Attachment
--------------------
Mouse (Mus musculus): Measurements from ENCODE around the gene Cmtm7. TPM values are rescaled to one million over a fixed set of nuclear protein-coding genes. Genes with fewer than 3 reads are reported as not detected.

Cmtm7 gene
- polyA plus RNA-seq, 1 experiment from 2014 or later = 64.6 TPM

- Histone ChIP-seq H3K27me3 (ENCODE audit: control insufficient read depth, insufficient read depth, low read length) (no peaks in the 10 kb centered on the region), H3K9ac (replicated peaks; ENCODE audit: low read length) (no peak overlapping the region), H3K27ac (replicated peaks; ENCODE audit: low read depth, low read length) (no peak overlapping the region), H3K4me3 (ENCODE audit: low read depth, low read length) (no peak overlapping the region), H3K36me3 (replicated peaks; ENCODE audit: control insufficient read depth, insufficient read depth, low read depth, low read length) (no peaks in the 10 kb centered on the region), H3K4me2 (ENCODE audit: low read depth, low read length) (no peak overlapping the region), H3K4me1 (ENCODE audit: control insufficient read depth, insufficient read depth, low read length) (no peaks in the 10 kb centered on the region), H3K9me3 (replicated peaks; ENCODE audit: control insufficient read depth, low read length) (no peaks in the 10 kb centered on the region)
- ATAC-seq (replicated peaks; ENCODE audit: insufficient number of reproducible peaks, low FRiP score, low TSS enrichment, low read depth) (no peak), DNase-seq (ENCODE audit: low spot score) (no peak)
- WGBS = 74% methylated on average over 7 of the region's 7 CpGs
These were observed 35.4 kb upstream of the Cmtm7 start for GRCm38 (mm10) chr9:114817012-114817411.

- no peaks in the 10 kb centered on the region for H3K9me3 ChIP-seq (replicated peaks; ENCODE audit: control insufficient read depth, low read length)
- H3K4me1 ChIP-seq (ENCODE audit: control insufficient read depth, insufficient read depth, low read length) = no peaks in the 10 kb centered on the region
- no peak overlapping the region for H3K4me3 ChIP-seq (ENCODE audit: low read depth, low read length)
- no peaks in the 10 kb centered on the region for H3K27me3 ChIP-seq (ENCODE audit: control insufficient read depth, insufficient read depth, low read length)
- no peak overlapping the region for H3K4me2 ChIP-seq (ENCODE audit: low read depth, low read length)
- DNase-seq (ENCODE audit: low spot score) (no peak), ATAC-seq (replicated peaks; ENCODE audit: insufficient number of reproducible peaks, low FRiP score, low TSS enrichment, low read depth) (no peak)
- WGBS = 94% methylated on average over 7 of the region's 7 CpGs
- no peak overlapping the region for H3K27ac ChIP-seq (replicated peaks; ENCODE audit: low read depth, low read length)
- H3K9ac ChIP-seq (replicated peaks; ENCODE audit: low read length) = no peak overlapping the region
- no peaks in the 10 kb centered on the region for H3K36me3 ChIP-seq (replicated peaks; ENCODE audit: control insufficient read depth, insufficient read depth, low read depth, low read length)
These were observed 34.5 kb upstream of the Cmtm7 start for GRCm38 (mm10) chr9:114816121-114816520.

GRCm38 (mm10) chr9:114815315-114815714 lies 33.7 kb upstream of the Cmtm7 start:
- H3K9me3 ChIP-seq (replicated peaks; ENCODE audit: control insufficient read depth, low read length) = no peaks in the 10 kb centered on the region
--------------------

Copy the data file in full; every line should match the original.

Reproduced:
Mouse (Mus musculus): Measurements from ENCODE around the gene Cmtm7. TPM values are rescaled to one million over a fixed set of nuclear protein-coding genes. Genes with fewer than 3 reads are reported as not detected.

Cmtm7 gene
- polyA plus RNA-seq, 1 experiment from 2014 or later = 64.6 TPM

- Histone ChIP-seq H3K27me3 (ENCODE audit: control insufficient read depth, insufficient read depth, low read length) (no peaks in the 10 kb centered on the region), H3K9ac (replicated peaks; ENCODE audit: low read length) (no peak overlapping the region), H3K27ac (replicated peaks; ENCODE audit: low read depth, low read length) (no peak overlapping the region), H3K4me3 (ENCODE audit: low read depth, low read length) (no peak overlapping the region), H3K36me3 (replicated peaks; ENCODE audit: control insufficient read depth, insufficient read depth, low read depth, low read length) (no peaks in the 10 kb centered on the region), H3K4me2 (ENCODE audit: low read depth, low read length) (no peak overlapping the region), H3K4me1 (ENCODE audit: control insufficient read depth, insufficient read depth, low read length) (no peaks in the 10 kb centered on the region), H3K9me3 (replicated peaks; ENCODE audit: control insufficient read depth, low read length) (no peaks in the 10 kb centered on the region)
- ATAC-seq (replicated peaks; ENCODE audit: insufficient number of reproducible peaks, low FRiP score, low TSS enrichment, low read depth) (no peak), DNase-seq (ENCODE audit: low spot score) (no peak)
- WGBS = 74% methylated on average over 7 of the region's 7 CpGs
These were observed 35.4 kb upstream of the Cmtm7 start for GRCm38 (mm10) chr9:114817012-114817411.

- no peaks in the 10 kb centered on the region for H3K9me3 ChIP-seq (replicated peaks; ENCODE audit: control insufficient read depth, low read length)
- H3K4me1 ChIP-seq (ENCODE audit: control insufficient read depth, insufficient read depth, low read length) = no peaks in the 10 kb centered on the region
- no peak overlapping the region for H3K4me3 ChIP-seq (ENCODE audit: low read depth, low read length)
- no peaks in the 10 kb centered on the region for H3K27me3 ChIP-seq (ENCODE audit: control insufficient read depth, insufficient read depth, low read length)
- no peak overlapping the region for H3K4me2 ChIP-seq (ENCODE audit: low read depth, low read length)
- DNase-seq (ENCODE audit: low spot score) (no peak), ATAC-seq (replicated peaks; ENCODE audit: insufficient number of reproducible peaks, low FRiP score, low TSS enrichment, low read depth) (no peak)
- WGBS = 94% methylated on average over 7 of the region's 7 CpGs
- no peak overlapping the region for H3K27ac ChIP-seq (replicated peaks; ENCODE audit: low read depth, low read length)
- H3K9ac ChIP-seq (replicated peaks; ENCODE audit: low read length) = no peak overlapping the region
- no peaks in the 10 kb centered on the region for H3K36me3 ChIP-seq (replicated peaks; ENCODE audit: control insufficient read depth, insufficient read depth, low read depth, low read length)
These were observed 34.5 kb upstream of the Cmtm7 start for GRCm38 (mm10) chr9:114816121-114816520.

GRCm38 (mm10) chr9:114815315-114815714 lies 33.7 kb upstream of the Cmtm7 start:
- H3K9me3 ChIP-seq (replicated peaks; ENCODE audit: control insufficient read depth, low read length) = no peaks in the 10 kb centered on the region